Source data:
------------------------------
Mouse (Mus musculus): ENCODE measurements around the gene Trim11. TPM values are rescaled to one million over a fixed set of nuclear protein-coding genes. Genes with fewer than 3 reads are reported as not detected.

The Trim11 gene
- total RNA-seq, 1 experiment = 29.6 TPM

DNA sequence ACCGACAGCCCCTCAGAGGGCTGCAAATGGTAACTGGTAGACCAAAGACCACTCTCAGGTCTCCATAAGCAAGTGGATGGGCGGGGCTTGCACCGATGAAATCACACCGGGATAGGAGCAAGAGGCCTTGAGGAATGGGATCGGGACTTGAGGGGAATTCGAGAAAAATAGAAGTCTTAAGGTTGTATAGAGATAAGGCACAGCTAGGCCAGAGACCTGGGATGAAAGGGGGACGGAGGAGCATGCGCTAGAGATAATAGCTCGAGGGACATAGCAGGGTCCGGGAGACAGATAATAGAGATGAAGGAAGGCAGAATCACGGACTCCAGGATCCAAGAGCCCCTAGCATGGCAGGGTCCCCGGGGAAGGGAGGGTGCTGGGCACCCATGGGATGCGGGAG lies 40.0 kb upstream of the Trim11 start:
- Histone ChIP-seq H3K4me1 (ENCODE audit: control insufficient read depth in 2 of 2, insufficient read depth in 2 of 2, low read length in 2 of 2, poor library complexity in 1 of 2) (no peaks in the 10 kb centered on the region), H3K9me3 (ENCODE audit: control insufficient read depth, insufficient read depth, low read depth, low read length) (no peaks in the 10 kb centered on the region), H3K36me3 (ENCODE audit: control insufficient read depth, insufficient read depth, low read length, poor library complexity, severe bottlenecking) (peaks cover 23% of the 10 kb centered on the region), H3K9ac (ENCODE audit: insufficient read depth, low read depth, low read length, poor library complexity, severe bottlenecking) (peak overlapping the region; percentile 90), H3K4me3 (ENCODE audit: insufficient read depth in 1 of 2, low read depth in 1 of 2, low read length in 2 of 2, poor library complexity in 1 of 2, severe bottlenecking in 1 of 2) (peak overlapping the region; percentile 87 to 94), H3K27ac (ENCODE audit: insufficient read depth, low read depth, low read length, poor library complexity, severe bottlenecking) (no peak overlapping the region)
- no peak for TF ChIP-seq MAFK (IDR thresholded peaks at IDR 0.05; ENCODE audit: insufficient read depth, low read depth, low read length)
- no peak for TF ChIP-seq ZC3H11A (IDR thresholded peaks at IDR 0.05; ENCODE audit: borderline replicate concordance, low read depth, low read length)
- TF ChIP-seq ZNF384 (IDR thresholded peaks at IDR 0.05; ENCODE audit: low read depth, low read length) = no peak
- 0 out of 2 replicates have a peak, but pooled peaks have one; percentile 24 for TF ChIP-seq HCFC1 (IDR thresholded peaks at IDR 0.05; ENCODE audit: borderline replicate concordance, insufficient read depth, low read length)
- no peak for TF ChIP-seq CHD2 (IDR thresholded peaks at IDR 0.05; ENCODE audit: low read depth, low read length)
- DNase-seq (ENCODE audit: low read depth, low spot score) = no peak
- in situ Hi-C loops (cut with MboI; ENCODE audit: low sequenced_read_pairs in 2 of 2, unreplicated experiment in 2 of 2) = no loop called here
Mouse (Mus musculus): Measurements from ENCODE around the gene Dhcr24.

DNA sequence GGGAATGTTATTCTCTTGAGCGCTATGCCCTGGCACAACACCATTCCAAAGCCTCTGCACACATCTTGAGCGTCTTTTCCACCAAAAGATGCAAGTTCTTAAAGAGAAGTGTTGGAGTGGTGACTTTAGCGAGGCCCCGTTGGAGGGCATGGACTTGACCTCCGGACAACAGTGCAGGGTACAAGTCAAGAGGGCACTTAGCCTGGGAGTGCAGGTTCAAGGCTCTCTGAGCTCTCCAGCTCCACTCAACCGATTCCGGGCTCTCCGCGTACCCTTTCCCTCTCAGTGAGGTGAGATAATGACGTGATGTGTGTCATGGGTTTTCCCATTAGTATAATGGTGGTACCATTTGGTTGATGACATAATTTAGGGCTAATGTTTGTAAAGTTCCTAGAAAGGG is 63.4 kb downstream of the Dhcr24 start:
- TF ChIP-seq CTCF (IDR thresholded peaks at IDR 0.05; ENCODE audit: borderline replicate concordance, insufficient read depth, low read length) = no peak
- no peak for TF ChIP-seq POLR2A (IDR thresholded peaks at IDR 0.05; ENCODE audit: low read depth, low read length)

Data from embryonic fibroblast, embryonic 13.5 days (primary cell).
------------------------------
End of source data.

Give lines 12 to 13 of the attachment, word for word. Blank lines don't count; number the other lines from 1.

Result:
- in situ Hi-C loops (cut with MboI; ENCODE audit: low sequenced_read_pairs in 2 of 2, unreplicated experiment in 2 of 2) = no loop called here
Mouse (Mus musculus): Measurements from ENCODE around the gene Dhcr24.